If your deodorant has a lot of alcohol (fragrance) or aluminum you will experience the discoloration more frequently. Try switching to a product that has a lower aluminum content and a neutral PH. Let your skin dry completely before applying deodorant and then allow your deodorant to completely dry before putting on your clothes. Wearing undershirts can protect your expensive dress shirts from stains and premature aging. Try to clean your clothes soon after wearing them and avoid leaving soiled clothing in hot cars before your trip to the dry cleaners. The heat can actually set stains and make matters worse.
Looking at the fine vertical tears it might appear that the shirt was damaged during the laundry and pressing process. It was sent to the National Center for Garment Analysis where lab experts carefully examine garments, test them and prepare an objective report on the cause and responsibility of the problem. The report from the lab concluded that the holes in the shirt were caused by the chemical reaction of perspiration and antiperspirant. The chemical reaction degraded the fibers virtually making them dissolve. Unfortunately, once the damage has been done, it’s almost impossible to restore.
Your wedding gown is the centerpiece of your special day. It’s probably the most expensive outfit you’ve ever purchased so if you want to keep or sell it, you should have it cleaned and preserved to maintain its value. Sooner is definitely better than later. Don’t let that splash of champagne or stray bite of cake have time to yellow or become permanent.
So until you’re able to take your gown to be cleaned and preserved, be sure to keep it in a dark, dry place. Store it folded or rolled in a clean white sheet. Hanging is not recommended because it can cause stress to the fabric. Avoid plastic bags altogether! Plastic emits gases that yellow the fabric and plastic traps moisture, which can lead to mildewing.
Westbank Dry Cleaning’s wedding gown specialists carefully inspect your gown for stains, especially around the hemline. Beads and other trims are tested for cleanability and we determine the best method for cleaning your gown. After it’s cleaned, it’s inspected again and then hand pressed and returned to you in an acid-free, museum quality archival box that prevents yellowing and protects against insect damage and humidity. We can also preserve veils, gloves, purses and shoes. Trust Westbank Dry Cleaning for preserving your family memories.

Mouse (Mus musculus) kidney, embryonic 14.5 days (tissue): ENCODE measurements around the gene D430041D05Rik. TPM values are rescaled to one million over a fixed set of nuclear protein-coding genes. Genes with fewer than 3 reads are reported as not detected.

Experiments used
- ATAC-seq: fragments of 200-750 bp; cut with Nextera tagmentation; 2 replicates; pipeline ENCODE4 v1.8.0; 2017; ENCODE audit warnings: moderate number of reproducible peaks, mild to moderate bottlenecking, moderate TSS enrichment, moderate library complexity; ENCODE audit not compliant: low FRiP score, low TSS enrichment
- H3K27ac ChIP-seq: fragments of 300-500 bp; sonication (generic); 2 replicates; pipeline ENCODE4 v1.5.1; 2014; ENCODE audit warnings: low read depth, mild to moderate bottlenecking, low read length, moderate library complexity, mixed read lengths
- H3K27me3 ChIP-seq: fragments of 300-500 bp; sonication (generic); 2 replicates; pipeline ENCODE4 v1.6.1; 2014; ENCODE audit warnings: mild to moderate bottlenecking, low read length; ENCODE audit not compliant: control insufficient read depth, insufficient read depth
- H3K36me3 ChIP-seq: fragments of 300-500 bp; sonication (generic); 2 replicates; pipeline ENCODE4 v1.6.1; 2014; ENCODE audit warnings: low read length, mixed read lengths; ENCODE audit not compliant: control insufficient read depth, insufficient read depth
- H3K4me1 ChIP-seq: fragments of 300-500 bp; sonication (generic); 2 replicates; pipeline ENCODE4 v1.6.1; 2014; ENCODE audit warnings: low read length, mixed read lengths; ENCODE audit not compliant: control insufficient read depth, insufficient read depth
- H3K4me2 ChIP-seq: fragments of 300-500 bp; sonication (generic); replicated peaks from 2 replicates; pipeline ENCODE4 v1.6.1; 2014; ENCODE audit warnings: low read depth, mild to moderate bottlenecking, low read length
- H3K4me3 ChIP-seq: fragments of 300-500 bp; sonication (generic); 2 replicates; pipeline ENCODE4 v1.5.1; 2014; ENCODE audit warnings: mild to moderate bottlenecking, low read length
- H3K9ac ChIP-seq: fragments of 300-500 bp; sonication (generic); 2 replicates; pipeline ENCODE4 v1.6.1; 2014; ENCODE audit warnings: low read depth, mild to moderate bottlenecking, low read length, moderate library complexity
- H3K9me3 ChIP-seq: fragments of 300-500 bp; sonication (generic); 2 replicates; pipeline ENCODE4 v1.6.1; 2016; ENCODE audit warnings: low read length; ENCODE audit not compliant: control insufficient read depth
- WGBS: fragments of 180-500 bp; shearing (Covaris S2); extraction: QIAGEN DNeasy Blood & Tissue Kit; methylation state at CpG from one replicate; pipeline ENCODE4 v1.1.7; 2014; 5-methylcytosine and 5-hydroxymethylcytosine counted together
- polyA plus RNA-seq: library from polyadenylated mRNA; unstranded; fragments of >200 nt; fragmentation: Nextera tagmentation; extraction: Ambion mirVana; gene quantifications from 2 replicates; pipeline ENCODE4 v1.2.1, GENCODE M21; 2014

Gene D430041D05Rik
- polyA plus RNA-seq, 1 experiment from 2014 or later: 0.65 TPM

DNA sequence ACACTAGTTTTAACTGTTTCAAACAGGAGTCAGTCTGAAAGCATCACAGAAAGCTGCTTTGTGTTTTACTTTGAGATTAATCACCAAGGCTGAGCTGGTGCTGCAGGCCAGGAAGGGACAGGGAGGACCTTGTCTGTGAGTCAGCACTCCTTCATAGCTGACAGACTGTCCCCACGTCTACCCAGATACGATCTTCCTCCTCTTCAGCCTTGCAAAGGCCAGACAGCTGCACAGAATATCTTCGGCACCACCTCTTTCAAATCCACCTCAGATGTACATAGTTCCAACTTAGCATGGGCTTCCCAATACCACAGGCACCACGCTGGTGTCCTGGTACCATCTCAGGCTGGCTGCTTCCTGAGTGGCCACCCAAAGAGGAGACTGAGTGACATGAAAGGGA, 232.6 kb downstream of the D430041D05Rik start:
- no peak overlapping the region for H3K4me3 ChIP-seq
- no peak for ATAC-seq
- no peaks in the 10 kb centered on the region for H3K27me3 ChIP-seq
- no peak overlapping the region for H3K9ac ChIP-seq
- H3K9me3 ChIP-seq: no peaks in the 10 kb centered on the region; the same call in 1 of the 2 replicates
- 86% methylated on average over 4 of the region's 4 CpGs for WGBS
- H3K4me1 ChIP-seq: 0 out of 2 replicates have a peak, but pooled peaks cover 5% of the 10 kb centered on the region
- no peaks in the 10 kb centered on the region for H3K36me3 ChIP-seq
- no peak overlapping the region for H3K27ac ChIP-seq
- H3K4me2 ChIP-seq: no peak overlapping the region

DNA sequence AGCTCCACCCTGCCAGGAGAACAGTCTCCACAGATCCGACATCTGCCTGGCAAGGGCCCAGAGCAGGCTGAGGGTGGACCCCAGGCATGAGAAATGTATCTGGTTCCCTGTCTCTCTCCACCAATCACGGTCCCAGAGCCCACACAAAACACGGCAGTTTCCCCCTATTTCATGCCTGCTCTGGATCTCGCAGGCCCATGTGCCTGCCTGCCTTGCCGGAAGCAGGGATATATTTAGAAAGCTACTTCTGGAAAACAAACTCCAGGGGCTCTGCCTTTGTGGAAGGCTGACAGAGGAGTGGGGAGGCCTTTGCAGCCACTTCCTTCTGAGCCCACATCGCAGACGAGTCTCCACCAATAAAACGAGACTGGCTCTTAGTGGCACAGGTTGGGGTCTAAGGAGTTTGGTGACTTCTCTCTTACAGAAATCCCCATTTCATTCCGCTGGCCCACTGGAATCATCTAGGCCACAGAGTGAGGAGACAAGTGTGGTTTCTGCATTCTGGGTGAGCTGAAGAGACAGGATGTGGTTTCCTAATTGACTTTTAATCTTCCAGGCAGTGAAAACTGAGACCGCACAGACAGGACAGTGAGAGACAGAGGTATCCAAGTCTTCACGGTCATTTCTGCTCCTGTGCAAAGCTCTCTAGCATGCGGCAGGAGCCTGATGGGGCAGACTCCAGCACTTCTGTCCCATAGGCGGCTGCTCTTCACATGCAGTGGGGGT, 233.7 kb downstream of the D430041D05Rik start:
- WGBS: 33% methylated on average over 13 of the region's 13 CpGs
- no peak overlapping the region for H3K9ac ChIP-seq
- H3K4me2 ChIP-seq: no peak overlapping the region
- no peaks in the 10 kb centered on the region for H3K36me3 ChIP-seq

Memorial Day is the official start of summer and there’s nothing fresher than a white suit or dress to kick off the summer season. The dirty truth is that most clothes yellow over time and bright white is not a natural fabric color, it’s a dye. Clothing manufacturers often add optical brighteners to achieve the white finish. The brighteners, which may be known by other names such as brightening agents, fluorescent bleaches, optical whiteners, fluorescent brighteners, or fluorescent whiteners – are chemical agents that work by absorbing ultraviolet light and turning it into visible blue light. It then masks any yellowing of your clothes that occur over time tricking your eyes into thinking that your clothes are whiter than they actually are. That’s why white clothing glows under a black light!
These brighteners have limited durability and consumers need to know that they will decompose over time…leaving behind a slightly duller garment than they originally purchased. Dry Cleaning and laundering white clothing can accelerate the breakdown just as normal exposure to light, heat and atmospheric gases will. Certain light colored fabrics, particularly silk, simply yellow with age. At home, never bleach whites that are polyester or cotton/poly blends. The chemical reaction between the bleach and poly almost always yields a yellow result.
White clothes are cooler because they reflect light and no color is more fresh and crisp than white, so by all means, don’t avoid white clothing this summer! Just remember white doesn’t stay pristine forever and now you know why.
Guest Blogger Miranda Darr with Quatro Austin
Miranda Darr is the owner of Wardrobe MD and co-founder of Quatro Austin.
With more than 20 years as a wardrobe stylist, Miranda provides luxury personal shopping and styling advice through seasonal trunk shows of the Carlisle & Per Se Collections of New York.
You can contact her directly at firstname.lastname@example.org for all your styling needs.
|Is it time to reassess your wardrobe? Does your wardrobe need a few tweaks or a complete overhaul? Your personal style can change when your lifestyle changes, be it work, family, marital status and — yes – your age. Once a year, comb through your closet and take inventory of the outdated, then purge and finally prioritize your new purchases.
Here are three tips to build your wardrobe and refine your style:
|Build your wardrobe so that all pieces flow seamlessly together. This helps keep the guesswork out of dressing every day.
|Emphasize quality and buy what you love when you shop for clothes. Here are a few things to look for:
|Always remember to incorporate some personality into your sense of style.
There is no need to be boring or try and clone someone else’s style exactly. Make sure you love your outfits you wear and that they genuinely reflect you.
Guest Blogger: Katie Fore with Tom James
Meet Katie Fore, guest blogger, stylist extraordinaire.
Katie is a professional clothier, sales trainer, and recruiter for the world’s largest men’s custom clothing company, Tom James. You can contact her directly email@example.com for all your styling needs.